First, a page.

"Our role in Desert RATS is to make sure everything can communicate, and make sure people back in the mission control building at Johnson Space Center can connect and interact with the test site," Seibert explained.

One of the group's accomplishments during the September 2007 desert test was a fourth-generation digital signal processor and audio system that dramatically cleans up the quality of the audio from spacesuit helmets. Although today's astronauts use a head-mounted system with noise-cancelling microphones, the goal is to fix the microphones inside the suit helmet itself. But in this arrangement, the hiss of air flowing over the wearer's head and the resonance of the helmet can make it difficult to understand what an astronaut is saying. With the addition of the processor, the audio is vastly improved, with excess noise almost entirely removed.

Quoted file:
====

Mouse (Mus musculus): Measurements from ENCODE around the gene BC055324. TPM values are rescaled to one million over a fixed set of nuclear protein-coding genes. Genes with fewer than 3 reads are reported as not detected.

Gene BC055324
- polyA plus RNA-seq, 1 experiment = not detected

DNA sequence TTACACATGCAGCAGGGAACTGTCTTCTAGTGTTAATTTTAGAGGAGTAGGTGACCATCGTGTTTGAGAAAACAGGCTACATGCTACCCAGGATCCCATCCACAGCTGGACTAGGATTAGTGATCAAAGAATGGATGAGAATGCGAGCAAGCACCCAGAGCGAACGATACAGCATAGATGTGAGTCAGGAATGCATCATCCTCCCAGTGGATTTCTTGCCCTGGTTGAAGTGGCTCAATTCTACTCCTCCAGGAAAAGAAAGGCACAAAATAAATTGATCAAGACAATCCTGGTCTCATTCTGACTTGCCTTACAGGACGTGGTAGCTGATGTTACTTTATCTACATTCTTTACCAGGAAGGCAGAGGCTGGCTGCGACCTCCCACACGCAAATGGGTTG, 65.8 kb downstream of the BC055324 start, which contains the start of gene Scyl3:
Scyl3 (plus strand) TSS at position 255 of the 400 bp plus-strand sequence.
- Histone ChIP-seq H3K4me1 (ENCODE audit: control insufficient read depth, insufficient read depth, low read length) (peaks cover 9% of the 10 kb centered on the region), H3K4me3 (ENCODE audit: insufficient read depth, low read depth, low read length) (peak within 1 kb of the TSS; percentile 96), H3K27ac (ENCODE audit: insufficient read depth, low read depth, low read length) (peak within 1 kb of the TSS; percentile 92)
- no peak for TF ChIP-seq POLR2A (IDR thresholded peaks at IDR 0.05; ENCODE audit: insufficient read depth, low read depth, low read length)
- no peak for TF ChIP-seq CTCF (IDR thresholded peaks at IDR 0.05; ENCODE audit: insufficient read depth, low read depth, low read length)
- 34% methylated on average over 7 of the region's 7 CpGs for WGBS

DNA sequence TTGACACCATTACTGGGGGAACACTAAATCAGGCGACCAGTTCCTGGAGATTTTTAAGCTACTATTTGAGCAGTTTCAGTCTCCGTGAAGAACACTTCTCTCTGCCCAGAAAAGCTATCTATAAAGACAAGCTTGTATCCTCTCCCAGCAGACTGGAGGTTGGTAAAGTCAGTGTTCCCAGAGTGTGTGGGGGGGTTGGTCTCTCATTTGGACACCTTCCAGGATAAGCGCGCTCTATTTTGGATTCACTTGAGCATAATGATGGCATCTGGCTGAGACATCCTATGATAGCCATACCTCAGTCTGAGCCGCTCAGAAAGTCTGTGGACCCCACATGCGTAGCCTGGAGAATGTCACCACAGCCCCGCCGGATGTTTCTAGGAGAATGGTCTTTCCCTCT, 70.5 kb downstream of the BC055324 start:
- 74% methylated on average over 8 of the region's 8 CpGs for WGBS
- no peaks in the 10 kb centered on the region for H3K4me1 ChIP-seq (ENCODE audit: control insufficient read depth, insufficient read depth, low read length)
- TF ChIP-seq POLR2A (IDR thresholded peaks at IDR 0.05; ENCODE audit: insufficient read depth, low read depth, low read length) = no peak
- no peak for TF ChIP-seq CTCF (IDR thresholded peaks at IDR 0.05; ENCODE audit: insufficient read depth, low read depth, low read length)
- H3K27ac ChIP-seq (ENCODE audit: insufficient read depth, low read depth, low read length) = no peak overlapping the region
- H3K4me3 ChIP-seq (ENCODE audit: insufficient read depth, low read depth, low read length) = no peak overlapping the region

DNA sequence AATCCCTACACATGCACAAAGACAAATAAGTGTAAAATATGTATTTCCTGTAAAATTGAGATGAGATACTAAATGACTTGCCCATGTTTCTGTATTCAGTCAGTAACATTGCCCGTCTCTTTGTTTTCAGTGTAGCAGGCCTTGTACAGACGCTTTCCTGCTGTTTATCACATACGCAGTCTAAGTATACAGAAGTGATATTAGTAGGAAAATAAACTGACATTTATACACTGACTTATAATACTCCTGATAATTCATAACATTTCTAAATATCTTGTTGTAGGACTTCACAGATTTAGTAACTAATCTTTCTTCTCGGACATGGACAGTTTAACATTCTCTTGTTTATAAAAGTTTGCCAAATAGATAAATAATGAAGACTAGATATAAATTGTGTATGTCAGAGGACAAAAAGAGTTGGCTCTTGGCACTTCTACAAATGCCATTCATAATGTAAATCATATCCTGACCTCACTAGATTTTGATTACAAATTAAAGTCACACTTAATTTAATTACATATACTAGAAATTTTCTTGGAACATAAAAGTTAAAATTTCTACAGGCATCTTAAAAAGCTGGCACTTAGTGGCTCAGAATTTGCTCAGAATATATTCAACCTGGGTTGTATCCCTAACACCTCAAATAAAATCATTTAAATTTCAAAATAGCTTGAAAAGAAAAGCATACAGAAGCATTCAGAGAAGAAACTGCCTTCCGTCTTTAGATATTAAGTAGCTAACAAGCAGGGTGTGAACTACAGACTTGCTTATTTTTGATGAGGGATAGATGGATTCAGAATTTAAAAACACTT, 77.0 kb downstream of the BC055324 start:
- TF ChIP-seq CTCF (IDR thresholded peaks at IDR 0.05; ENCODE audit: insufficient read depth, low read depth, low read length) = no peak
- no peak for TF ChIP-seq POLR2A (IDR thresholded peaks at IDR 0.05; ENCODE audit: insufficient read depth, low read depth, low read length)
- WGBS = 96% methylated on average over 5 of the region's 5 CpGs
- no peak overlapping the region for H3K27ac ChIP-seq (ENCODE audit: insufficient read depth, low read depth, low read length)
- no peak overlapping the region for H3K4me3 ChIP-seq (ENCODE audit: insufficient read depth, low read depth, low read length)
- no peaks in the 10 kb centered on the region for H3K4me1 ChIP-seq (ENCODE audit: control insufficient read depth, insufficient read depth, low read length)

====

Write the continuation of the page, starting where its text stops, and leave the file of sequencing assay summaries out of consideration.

Another helpful contribution from the Kennedy communications/networking group is a large semi trailer that is part habitat simulator and part control center. In the rear of the trailer, spacesuit stands allow crew members to practice suiting up and exiting a lunar habitat. In the front, a team of engineers can interact with the suited subjects and monitor and control the software on the suits and rovers.

For the 2007 test, the group provided aggregate wireless communications for the field team through nearby Mount Elden in Flagstaff. At future desert outings, the group plans to demonstrate a lunar delay simulator that allows team members to selectively insert a delay into network traffic between devices in the field and mission control. For example, they would mimic the delay between a lunar rover and mission controllers.